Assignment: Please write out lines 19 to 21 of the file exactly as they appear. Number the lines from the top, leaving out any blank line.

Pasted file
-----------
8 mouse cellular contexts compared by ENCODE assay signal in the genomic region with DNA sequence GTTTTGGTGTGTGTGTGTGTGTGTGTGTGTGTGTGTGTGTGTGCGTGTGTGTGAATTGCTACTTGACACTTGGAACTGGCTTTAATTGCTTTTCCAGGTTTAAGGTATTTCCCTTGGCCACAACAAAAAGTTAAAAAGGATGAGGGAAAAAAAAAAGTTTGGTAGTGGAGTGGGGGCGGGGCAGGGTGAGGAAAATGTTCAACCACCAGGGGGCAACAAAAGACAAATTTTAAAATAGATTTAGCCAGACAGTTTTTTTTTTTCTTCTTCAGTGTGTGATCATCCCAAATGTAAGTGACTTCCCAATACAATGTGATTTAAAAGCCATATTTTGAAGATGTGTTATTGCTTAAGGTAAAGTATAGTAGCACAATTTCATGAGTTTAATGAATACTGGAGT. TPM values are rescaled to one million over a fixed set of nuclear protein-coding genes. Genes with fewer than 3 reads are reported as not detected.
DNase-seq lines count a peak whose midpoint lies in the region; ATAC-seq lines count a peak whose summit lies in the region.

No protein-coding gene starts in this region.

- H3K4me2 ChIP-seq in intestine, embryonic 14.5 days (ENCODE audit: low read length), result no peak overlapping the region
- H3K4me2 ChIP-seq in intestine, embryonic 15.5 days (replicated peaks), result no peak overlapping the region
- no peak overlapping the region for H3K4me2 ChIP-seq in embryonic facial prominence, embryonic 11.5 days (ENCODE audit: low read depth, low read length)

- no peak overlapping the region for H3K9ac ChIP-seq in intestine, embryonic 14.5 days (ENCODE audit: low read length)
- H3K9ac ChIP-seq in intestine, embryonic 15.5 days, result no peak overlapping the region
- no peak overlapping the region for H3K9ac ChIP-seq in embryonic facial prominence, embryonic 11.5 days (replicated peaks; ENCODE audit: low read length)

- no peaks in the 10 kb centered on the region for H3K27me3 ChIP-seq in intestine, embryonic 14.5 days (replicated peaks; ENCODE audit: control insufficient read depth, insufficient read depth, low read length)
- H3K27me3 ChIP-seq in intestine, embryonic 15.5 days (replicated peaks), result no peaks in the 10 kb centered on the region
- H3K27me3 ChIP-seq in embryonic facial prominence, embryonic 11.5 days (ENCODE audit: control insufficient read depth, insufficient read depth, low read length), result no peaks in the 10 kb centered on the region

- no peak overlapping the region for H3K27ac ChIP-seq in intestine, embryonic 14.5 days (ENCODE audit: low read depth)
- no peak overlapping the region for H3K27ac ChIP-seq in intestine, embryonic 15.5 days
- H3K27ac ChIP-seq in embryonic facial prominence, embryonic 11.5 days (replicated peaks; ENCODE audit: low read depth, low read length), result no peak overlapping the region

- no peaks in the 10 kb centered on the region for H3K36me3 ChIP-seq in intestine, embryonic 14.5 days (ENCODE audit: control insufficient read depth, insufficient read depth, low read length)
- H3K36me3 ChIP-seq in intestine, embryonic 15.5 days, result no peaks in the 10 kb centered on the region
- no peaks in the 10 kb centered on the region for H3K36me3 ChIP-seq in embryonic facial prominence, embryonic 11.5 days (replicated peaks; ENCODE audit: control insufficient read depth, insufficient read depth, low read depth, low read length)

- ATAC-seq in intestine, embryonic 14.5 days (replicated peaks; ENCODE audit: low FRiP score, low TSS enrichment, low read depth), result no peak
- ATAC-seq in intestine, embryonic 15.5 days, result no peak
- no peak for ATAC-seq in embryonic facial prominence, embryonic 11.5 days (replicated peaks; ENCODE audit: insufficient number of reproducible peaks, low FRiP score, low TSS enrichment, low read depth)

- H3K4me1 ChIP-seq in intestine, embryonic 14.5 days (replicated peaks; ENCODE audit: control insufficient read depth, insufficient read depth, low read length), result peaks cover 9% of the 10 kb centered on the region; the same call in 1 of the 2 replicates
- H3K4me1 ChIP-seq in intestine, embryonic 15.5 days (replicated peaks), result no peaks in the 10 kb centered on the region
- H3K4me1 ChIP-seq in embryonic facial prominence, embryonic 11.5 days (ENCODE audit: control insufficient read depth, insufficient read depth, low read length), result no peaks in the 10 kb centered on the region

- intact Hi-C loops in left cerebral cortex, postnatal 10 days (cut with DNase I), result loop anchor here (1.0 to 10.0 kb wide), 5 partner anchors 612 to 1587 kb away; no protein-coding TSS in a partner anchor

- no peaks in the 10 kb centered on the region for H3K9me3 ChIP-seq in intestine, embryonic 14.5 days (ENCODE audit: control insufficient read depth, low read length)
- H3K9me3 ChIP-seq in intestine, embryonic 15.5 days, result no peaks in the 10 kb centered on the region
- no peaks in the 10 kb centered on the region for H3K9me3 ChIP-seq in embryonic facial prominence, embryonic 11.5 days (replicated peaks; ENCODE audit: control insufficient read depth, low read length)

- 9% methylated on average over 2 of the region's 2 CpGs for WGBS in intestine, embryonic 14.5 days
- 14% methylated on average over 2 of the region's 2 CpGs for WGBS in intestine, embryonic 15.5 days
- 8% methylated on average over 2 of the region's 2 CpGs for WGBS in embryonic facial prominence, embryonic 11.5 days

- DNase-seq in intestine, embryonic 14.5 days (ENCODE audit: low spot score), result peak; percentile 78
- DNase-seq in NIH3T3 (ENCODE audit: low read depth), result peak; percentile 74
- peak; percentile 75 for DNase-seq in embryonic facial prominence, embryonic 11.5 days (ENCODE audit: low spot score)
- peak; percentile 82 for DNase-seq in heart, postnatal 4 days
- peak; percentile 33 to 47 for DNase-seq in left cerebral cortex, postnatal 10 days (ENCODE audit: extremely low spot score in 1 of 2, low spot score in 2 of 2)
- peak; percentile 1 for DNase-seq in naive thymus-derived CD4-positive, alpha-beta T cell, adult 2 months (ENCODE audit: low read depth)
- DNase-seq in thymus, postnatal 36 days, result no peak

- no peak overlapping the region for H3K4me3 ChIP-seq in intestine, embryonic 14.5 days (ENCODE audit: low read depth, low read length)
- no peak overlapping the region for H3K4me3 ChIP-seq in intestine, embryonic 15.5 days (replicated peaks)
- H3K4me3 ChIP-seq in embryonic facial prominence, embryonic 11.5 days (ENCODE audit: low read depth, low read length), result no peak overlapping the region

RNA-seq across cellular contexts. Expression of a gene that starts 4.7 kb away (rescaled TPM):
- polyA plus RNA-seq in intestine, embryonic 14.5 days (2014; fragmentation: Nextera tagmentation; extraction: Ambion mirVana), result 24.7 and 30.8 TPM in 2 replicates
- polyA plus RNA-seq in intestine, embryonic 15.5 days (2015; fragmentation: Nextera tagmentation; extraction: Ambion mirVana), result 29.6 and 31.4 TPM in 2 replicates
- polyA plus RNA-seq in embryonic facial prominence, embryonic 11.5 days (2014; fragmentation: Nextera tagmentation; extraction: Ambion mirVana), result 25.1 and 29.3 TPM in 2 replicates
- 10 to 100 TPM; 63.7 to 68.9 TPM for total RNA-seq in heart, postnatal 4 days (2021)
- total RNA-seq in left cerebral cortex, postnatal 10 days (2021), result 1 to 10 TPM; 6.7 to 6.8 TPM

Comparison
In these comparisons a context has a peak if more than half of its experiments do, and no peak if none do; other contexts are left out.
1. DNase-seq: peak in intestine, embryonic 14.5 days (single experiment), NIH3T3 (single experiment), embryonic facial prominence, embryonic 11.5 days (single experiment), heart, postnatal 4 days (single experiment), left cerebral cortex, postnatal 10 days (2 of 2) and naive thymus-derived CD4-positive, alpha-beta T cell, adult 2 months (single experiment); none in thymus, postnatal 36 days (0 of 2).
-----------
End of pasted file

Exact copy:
- ATAC-seq in intestine, embryonic 14.5 days (replicated peaks; ENCODE audit: low FRiP score, low TSS enrichment, low read depth), result no peak
- ATAC-seq in intestine, embryonic 15.5 days, result no peak
- no peak for ATAC-seq in embryonic facial prominence, embryonic 11.5 days (replicated peaks; ENCODE audit: insufficient number of reproducible peaks, low FRiP score, low TSS enrichment, low read depth)